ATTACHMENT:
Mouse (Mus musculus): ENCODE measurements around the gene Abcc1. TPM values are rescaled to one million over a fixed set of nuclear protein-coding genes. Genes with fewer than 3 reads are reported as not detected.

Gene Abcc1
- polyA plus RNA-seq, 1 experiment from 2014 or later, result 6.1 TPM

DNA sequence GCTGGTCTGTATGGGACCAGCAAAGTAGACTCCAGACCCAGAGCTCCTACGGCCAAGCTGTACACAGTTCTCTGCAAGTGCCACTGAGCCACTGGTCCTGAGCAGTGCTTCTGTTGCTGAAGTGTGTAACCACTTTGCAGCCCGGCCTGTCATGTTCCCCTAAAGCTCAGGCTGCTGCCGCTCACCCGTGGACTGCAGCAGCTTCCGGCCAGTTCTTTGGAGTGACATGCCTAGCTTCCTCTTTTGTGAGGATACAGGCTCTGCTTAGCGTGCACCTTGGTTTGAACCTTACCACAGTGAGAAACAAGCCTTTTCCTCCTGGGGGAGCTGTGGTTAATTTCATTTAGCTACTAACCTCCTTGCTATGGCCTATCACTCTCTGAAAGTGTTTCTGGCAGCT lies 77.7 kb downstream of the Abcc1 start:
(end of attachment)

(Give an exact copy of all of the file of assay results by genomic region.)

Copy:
Mouse (Mus musculus): ENCODE measurements around the gene Abcc1. TPM values are rescaled to one million over a fixed set of nuclear protein-coding genes. Genes with fewer than 3 reads are reported as not detected.

Gene Abcc1
- polyA plus RNA-seq, 1 experiment from 2014 or later, result 6.1 TPM

DNA sequence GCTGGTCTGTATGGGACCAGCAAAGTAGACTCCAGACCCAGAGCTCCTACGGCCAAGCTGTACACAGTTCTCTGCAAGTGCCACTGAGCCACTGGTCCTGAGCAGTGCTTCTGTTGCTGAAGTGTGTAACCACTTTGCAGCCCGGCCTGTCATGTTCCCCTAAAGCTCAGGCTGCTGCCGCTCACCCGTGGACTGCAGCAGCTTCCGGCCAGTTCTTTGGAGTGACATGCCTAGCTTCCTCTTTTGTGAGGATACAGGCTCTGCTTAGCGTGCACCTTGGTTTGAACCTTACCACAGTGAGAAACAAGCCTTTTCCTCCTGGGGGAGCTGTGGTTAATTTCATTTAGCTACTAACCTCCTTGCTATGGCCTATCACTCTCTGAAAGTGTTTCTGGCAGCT lies 77.7 kb downstream of the Abcc1 start: